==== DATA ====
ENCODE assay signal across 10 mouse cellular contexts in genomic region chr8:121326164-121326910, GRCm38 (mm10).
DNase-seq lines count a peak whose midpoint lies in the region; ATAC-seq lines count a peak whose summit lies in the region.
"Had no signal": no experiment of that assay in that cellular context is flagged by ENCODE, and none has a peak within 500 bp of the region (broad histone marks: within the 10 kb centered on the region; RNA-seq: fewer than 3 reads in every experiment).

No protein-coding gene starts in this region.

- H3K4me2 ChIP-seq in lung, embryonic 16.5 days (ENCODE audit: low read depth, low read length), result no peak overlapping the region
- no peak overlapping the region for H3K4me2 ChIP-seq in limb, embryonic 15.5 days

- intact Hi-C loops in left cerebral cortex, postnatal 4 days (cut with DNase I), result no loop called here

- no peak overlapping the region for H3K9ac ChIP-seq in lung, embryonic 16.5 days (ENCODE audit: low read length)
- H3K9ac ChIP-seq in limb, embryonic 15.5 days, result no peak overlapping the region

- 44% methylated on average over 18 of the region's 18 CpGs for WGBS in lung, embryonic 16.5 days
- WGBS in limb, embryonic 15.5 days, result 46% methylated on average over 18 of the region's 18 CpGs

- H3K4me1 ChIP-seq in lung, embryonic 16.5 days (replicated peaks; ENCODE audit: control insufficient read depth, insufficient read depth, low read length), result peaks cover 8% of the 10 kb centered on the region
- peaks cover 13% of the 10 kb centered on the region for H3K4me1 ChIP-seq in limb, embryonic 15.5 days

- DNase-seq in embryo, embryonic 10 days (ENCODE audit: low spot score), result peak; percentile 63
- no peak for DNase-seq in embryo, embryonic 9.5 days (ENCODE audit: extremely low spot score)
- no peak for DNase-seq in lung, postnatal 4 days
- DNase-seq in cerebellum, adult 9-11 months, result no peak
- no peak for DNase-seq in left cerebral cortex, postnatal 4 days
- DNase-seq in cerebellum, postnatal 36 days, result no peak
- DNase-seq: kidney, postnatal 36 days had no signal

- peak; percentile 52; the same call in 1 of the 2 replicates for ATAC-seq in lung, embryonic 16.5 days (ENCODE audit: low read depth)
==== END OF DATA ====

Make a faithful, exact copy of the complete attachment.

ENCODE assay signal across 10 mouse cellular contexts in genomic region chr8:121326164-121326910, GRCm38 (mm10).
DNase-seq lines count a peak whose midpoint lies in the region; ATAC-seq lines count a peak whose summit lies in the region.
"Had no signal": no experiment of that assay in that cellular context is flagged by ENCODE, and none has a peak within 500 bp of the region (broad histone marks: within the 10 kb centered on the region; RNA-seq: fewer than 3 reads in every experiment).

No protein-coding gene starts in this region.

- H3K4me2 ChIP-seq in lung, embryonic 16.5 days (ENCODE audit: low read depth, low read length), result no peak overlapping the region
- no peak overlapping the region for H3K4me2 ChIP-seq in limb, embryonic 15.5 days

- intact Hi-C loops in left cerebral cortex, postnatal 4 days (cut with DNase I), result no loop called here

- no peak overlapping the region for H3K9ac ChIP-seq in lung, embryonic 16.5 days (ENCODE audit: low read length)
- H3K9ac ChIP-seq in limb, embryonic 15.5 days, result no peak overlapping the region

- 44% methylated on average over 18 of the region's 18 CpGs for WGBS in lung, embryonic 16.5 days
- WGBS in limb, embryonic 15.5 days, result 46% methylated on average over 18 of the region's 18 CpGs

- H3K4me1 ChIP-seq in lung, embryonic 16.5 days (replicated peaks; ENCODE audit: control insufficient read depth, insufficient read depth, low read length), result peaks cover 8% of the 10 kb centered on the region
- peaks cover 13% of the 10 kb centered on the region for H3K4me1 ChIP-seq in limb, embryonic 15.5 days

- DNase-seq in embryo, embryonic 10 days (ENCODE audit: low spot score), result peak; percentile 63
- no peak for DNase-seq in embryo, embryonic 9.5 days (ENCODE audit: extremely low spot score)
- no peak for DNase-seq in lung, postnatal 4 days
- DNase-seq in cerebellum, adult 9-11 months, result no peak
- no peak for DNase-seq in left cerebral cortex, postnatal 4 days
- DNase-seq in cerebellum, postnatal 36 days, result no peak
- DNase-seq: kidney, postnatal 36 days had no signal

- peak; percentile 52; the same call in 1 of the 2 replicates for ATAC-seq in lung, embryonic 16.5 days (ENCODE audit: low read depth)